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Front page news on today’s rag

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53 teachers off with stress apparently,  now whether this is just the usual attention seeking garbage as it could have been over a long period I do not know as the article then progressed to page whatever inside and I will not buy these rags on principle, so if anyone has the full story pray do tell.   The reason I am asking is if it is current, which I doubt,   it would influence the unions voting figures unless of course the teachers were not stressed enough to attend the meetings and vote.  

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It's based on a Written Question from Barber for Tuesday's Keys:

Quote

How many teachers, broken down by pay grade, have accessed: (a) occupational health; (b) staff support services; or (c) been off sick with stress/anxiety over the last 12 months?

The Minister for Education, Sport and Culture (Mr Cregeen): (a) Teachers can access Occupational Health via a referral from their manager or referring themselves, a self-referral. In the case of the former, some schools send their referrals direct to Occupational Health and some are sent via OHR. For those sent via OHR, there were 27 management referrals made for teachers in the last 12 months. Occupational Health would be able to confirm the number of  self-referrals and the total number of management referrals received.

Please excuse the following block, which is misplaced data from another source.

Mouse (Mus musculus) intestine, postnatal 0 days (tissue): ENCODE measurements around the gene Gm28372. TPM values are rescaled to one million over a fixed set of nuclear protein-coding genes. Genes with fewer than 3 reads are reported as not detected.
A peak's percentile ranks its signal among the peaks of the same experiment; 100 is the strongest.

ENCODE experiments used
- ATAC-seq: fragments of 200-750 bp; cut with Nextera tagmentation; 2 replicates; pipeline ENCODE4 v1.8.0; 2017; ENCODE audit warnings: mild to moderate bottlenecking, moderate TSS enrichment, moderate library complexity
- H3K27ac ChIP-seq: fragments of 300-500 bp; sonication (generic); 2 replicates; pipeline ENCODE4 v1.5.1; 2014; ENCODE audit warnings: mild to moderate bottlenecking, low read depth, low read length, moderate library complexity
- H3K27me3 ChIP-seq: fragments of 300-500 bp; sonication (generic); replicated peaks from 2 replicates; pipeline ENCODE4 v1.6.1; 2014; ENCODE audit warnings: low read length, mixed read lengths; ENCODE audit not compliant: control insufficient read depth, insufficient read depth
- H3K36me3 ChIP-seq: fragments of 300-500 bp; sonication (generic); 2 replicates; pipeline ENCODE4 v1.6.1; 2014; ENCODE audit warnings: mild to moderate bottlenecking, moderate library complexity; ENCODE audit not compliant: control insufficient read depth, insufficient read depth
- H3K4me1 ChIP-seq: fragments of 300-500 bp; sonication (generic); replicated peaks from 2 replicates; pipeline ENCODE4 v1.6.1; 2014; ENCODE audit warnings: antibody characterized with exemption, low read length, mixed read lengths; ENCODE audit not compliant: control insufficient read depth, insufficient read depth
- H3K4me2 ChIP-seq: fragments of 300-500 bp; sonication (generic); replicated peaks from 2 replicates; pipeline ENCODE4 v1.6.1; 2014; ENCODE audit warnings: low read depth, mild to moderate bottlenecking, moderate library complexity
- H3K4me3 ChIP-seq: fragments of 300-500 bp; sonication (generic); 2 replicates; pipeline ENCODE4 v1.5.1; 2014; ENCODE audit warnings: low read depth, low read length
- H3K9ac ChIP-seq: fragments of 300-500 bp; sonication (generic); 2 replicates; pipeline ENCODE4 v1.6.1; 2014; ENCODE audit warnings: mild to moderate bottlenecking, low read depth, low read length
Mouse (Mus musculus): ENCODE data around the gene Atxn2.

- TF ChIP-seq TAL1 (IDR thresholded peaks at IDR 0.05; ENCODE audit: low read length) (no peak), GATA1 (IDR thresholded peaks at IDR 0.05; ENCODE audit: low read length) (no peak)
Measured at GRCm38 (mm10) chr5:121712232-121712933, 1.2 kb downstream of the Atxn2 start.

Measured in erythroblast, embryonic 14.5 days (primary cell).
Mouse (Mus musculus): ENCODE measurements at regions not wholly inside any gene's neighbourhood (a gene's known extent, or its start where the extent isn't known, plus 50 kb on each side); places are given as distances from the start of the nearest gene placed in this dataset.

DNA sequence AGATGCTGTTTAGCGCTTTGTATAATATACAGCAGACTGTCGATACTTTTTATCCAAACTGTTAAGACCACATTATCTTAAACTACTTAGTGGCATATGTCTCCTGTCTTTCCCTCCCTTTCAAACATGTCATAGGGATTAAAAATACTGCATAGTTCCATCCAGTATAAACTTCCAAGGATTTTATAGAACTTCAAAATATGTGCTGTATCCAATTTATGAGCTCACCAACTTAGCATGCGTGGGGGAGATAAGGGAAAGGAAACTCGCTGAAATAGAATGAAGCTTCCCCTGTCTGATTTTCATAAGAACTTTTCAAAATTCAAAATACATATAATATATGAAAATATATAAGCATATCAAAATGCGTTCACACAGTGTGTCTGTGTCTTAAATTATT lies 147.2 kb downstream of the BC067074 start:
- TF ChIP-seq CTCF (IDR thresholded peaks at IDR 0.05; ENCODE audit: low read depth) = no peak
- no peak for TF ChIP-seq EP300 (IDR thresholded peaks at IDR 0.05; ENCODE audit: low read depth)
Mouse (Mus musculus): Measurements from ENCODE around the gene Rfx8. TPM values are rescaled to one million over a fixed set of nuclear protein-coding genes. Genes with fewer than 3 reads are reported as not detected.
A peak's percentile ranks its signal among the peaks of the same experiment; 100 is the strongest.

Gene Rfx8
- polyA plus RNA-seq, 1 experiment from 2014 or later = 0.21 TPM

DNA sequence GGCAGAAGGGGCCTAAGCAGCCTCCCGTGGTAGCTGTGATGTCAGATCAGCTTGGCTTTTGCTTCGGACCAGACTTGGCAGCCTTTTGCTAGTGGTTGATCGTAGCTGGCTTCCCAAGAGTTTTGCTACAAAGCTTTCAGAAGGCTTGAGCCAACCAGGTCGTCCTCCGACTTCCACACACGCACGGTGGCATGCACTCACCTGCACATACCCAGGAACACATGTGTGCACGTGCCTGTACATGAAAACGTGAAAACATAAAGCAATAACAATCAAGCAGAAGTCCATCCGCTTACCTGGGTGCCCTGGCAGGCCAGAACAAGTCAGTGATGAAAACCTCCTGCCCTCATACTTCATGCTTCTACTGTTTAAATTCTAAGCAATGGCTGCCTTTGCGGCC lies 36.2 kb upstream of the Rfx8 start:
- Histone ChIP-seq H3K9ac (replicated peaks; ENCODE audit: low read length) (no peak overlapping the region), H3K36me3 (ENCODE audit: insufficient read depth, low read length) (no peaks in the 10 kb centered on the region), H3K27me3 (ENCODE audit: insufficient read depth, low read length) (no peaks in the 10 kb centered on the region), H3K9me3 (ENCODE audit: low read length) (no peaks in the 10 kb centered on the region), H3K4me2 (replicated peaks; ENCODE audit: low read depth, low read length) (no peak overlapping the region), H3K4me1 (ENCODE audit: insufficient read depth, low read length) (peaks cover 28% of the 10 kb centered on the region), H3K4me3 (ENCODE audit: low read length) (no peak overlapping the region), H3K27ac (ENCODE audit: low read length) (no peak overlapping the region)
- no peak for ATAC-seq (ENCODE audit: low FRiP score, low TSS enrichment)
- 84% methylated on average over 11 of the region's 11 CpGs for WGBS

(b) The Department of Education, Sport and Culture has for the last five years been delivering a physical activity programme to supplement and complement the existing well-being support for teachers. Initially delivered as a pilot scheme, a number of schools where staff absence was greatest were provided with access into physical activity programmes. The pilot scheme ran for  a period of three years and an assessment taken thereafter on the impact of staff absence in those schools.

Subsequently the programme has now been extended to all schools and staff across DESC and due to its success, two other Government Departments (DoI and DHA) have resourced a similar programme that will be managed by Manx Sport and Recreation. In relation to the number of teachers accessing Staff Welfare, this is not known by DESC as it is a confidential service.

(c) There have been 52 teachers recorded as being off sick with stress/anxiety over the last 12 months. This equates to 1.20 days per FTE for teachers were lost to stress, anxiety and depression, compared to 4.06 days per FTE across Government.

So teachers seem less prone to it than other government workers.  

You'll notice that they didn't answer the question properly (the figures aren't broken down by pay grade).

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10 minutes ago, Roger Mexico said:

You'll notice that they didn't answer the question properly (the figures aren't broken down by pay grade).